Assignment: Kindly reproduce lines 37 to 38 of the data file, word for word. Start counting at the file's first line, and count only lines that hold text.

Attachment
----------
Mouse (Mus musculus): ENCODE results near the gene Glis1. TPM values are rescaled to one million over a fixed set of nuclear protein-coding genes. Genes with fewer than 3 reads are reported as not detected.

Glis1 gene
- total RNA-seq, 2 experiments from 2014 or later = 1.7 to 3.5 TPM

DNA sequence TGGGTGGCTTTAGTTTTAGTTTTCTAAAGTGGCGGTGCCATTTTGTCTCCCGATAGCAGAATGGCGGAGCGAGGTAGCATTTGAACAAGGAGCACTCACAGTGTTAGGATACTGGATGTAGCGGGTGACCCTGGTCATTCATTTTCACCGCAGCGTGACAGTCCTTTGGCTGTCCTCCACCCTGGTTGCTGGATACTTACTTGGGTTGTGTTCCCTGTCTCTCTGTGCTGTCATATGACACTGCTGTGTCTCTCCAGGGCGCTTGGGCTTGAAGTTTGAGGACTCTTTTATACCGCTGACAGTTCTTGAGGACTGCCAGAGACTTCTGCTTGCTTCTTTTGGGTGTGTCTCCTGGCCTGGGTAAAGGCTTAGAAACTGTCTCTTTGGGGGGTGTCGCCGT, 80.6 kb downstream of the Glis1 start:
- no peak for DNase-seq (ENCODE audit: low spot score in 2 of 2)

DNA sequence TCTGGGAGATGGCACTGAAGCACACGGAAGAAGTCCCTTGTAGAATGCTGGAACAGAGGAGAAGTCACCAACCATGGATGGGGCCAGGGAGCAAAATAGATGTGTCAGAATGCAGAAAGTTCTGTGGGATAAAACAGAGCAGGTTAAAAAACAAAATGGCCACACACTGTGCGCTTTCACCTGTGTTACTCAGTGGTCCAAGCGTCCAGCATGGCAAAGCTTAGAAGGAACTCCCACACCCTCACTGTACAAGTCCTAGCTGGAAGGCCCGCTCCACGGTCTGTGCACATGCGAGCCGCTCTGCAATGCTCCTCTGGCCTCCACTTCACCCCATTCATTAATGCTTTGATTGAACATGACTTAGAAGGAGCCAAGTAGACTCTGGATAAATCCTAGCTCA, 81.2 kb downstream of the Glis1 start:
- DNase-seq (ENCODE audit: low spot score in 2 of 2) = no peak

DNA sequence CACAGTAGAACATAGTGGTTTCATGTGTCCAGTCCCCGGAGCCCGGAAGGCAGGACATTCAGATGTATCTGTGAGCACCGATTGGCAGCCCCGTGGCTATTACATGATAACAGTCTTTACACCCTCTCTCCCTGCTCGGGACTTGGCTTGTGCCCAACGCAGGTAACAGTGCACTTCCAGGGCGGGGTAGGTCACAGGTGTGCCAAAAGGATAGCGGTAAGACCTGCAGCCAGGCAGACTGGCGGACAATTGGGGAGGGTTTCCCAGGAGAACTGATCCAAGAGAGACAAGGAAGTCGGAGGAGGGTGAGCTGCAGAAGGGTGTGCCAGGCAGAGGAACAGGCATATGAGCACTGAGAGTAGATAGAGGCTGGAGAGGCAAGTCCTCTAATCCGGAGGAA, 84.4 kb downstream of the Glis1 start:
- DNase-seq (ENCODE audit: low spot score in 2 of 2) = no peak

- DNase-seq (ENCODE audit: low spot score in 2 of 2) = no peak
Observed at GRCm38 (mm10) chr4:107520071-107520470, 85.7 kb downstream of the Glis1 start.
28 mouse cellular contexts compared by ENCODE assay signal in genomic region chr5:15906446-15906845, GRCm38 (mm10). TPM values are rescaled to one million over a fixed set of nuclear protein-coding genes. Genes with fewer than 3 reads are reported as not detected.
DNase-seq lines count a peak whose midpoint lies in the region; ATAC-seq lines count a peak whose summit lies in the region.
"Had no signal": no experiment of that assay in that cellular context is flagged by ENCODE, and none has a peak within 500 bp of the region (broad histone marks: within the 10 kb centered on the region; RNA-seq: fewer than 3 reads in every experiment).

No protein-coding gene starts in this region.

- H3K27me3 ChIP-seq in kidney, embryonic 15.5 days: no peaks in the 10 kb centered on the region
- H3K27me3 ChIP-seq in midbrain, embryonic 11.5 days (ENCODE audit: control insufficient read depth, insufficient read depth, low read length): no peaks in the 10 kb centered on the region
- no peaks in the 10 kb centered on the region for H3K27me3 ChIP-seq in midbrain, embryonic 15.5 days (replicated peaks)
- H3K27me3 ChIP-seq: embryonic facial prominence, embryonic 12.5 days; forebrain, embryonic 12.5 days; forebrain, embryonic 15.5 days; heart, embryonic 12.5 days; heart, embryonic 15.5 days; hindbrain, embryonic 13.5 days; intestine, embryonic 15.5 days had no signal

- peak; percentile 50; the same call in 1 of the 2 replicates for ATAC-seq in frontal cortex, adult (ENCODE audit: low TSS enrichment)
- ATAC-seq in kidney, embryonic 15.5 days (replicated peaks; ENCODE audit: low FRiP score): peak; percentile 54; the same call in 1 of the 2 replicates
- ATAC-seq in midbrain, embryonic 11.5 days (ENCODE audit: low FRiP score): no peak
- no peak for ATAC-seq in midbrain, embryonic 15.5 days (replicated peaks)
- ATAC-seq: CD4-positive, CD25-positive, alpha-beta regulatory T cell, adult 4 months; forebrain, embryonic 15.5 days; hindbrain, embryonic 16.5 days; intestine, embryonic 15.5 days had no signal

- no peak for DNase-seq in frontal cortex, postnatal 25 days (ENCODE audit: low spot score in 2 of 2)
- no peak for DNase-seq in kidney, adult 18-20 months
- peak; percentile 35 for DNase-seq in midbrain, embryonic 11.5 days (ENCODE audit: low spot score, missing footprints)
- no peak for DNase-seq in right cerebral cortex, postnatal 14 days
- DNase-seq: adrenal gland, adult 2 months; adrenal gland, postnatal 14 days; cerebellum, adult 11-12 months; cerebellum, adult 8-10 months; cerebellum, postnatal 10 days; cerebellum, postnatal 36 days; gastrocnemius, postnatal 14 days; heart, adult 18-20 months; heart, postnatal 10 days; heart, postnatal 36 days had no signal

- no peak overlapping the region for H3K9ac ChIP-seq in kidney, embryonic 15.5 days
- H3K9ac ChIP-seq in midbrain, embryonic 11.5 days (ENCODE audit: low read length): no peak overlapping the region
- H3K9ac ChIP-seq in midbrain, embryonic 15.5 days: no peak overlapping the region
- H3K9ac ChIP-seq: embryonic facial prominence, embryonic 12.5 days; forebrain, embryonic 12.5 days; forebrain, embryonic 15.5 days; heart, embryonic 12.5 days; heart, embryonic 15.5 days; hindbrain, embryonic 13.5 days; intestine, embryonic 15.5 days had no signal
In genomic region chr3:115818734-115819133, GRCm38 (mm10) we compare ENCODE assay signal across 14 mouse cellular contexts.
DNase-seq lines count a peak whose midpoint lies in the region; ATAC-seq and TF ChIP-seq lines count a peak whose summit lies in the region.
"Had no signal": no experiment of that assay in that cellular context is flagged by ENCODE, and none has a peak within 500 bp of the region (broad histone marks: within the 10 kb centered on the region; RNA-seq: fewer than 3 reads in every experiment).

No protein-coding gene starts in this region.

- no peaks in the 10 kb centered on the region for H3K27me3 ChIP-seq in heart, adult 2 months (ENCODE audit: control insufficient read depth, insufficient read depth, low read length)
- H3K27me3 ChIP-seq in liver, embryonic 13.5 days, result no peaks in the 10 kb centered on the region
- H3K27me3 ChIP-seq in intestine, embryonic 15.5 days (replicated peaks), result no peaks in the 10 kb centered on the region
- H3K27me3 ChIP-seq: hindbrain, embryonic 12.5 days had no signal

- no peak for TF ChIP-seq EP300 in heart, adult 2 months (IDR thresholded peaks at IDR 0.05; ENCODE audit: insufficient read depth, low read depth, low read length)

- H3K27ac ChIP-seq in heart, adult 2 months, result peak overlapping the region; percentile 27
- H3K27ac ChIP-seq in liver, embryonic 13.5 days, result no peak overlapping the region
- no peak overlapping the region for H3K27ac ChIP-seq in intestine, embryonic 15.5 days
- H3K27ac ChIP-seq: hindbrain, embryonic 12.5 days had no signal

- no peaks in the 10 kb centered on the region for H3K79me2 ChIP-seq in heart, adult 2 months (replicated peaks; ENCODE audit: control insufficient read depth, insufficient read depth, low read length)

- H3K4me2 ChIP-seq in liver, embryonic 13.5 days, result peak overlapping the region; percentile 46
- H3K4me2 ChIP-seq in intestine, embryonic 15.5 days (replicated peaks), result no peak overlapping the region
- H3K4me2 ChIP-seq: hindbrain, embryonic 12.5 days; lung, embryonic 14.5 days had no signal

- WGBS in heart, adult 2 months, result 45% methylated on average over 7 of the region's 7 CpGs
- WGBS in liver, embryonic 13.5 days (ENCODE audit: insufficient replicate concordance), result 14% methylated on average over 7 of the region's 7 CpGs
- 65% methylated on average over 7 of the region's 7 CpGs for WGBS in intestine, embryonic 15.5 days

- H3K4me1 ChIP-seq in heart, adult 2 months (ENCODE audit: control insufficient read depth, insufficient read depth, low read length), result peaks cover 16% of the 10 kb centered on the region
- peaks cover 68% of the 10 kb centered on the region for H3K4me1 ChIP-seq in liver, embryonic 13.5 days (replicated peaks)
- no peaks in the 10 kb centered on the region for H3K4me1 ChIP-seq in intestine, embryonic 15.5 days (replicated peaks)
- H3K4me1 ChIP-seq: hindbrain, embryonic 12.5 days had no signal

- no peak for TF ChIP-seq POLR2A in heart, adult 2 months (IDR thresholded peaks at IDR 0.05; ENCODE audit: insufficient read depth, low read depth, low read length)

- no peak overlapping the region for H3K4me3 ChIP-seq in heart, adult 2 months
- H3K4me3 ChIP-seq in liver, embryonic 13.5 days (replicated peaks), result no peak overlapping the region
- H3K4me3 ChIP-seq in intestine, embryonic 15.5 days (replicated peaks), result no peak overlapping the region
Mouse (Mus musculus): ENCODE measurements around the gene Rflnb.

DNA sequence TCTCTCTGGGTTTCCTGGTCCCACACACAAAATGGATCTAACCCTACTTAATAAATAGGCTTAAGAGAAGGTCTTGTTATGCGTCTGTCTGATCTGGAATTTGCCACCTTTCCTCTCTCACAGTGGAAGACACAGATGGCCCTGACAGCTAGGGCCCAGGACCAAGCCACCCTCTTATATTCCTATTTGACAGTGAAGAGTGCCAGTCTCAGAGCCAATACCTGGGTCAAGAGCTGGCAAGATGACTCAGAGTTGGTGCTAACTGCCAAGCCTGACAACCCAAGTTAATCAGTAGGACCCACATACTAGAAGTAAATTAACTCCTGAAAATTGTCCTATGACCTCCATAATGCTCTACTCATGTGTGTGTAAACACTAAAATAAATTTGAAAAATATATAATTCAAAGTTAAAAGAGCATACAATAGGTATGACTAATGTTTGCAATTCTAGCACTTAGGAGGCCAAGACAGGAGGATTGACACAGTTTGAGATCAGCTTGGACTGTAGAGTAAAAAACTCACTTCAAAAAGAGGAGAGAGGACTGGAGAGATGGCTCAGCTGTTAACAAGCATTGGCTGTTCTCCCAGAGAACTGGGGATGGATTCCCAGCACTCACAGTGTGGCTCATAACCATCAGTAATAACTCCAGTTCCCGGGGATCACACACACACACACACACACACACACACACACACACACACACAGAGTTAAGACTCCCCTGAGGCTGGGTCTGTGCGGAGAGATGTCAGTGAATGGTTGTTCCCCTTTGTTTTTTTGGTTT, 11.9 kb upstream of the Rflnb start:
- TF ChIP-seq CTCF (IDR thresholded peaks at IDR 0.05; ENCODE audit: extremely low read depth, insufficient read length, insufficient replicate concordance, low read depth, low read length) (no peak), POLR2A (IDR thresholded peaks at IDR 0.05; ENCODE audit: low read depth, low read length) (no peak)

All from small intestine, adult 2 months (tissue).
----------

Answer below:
No protein-coding gene starts in this region.

- no peaks in the 10 kb centered on the region for H3K27me3 ChIP-seq in heart, adult 2 months (ENCODE audit: control insufficient read depth, insufficient read depth, low read length)